LAWFUEL – The Legal Newswire – Forced to retire at the top of their game in their mid-50s, why are more of London’s top lawyers not snapped up by big companies? The Times reports on why so many top London lawyers are lagging behind bankers and accountants in the City’s pecking order.
Earlier this month Philip Collins, the chairman of the Office of Fair Trading, announced a record £121.5 million fine against British Airways for price-fixing. A former competition partner at law firm Lovells, Collins may well be last in line for an upgrade on his next BA flight but he can at least take some consolation in being one of the few lawyers to have risen to the top of an influential business institution in the UK.
The UK legal market is enjoying a period of unprecedented profitability, with four of the world’s ten biggest firms based in London, and yet lawyers still lag behind bankers and accountants in the City’s pecking order. To be sure, general counsel at some companies (such as Barclay’s Mark Harding, who has been heavily involved in the bank’s bid for ABN Amro) have become a stronger voice as regulation and risk-management is seen as more important. Some of them sit on boards. But there is still a perception here that lawyers have a better grasp of red tape than the broad sweep of business.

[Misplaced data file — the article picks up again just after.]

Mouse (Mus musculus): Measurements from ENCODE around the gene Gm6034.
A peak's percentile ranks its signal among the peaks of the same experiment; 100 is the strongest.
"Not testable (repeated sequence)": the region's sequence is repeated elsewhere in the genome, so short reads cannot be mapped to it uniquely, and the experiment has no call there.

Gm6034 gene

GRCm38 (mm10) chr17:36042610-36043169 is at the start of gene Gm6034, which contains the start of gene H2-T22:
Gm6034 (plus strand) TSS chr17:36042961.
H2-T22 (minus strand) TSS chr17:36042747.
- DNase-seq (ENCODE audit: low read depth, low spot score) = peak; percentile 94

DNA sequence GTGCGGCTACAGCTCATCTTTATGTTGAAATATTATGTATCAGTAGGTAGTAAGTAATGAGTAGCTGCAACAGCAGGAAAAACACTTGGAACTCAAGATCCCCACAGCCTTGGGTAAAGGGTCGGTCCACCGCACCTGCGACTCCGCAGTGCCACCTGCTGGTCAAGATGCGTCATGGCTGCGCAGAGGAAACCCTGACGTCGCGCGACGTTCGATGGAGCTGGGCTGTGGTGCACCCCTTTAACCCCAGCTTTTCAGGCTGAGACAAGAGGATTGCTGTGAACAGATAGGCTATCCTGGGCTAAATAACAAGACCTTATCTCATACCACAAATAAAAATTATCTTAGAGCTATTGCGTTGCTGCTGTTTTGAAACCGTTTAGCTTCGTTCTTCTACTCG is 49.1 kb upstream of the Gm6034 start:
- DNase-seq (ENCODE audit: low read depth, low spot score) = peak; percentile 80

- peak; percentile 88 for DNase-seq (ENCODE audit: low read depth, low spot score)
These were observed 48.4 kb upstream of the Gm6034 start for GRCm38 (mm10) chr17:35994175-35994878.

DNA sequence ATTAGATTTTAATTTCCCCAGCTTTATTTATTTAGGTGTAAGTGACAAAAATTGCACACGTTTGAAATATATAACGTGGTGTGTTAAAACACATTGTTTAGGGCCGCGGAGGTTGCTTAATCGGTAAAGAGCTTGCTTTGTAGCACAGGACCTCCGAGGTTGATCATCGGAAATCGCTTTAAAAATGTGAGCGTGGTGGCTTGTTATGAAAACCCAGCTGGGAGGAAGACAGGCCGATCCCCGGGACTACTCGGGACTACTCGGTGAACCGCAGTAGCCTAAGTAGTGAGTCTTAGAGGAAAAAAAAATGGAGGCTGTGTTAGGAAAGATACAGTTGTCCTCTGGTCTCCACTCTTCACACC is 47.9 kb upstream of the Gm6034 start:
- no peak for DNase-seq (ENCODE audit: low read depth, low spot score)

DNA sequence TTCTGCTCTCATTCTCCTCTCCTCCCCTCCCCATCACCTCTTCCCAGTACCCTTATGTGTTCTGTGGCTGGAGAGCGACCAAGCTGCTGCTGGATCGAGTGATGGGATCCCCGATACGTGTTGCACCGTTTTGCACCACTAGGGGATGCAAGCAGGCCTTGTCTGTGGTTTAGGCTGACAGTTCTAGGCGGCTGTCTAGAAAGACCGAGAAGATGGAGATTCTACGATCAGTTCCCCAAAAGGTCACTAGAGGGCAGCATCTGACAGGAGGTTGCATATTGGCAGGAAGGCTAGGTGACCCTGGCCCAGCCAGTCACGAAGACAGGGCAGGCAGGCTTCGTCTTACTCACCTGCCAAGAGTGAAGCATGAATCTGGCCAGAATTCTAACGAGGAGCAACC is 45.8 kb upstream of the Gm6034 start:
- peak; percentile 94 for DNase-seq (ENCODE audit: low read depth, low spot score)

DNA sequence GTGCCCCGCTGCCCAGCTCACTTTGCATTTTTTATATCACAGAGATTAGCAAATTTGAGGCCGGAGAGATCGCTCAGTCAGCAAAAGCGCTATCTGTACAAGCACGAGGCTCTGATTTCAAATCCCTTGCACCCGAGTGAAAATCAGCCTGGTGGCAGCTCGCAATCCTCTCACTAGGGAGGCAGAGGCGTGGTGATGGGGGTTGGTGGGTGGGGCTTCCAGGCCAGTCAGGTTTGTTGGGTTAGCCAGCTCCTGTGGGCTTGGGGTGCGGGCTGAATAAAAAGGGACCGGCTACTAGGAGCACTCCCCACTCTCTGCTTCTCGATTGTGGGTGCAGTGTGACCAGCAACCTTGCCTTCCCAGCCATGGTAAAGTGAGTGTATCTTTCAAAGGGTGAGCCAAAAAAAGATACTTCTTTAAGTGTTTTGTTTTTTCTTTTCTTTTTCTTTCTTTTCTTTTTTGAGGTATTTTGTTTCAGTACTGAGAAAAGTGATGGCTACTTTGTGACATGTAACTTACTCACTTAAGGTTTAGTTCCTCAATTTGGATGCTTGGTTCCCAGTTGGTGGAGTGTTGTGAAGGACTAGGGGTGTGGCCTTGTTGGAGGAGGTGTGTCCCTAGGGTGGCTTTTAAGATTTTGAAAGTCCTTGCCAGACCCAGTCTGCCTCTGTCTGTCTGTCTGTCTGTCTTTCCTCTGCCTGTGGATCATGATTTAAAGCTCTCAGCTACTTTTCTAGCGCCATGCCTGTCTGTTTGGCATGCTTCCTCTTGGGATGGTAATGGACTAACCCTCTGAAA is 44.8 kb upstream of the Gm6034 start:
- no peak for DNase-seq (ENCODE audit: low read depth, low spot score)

In the US, the situation is different. Lawyers there are seen as essential players in both political and business life. A number of major companies are run by lawyers: Chuck Prince was elevated to run Citigroup in 2002 after serving as general counsel for many years, while Lazard’s chairman and chief executive Bruce Wasserstein was originally a lawyer at the Wall Street firm Cravath, Swaine & Moore.
Contrast that with the UK. Last year, when Gordon Brown established the Chancellor’s High-Level City Group, he chose only one lawyer: Stuart Popham, senior partner of Clifford Chance. The 34-member advisory group included 12 bankers. Similarly, in July when the Financial Services Authority (FSA) selected a new chief executive, it chose a banker, Hector Sants, to replace John Tiner, an accountant. There is not a single solicitor on the FSA’s board, while in the US all five commissioners at the Securities and Exchange Commission (SEC) are lawyers.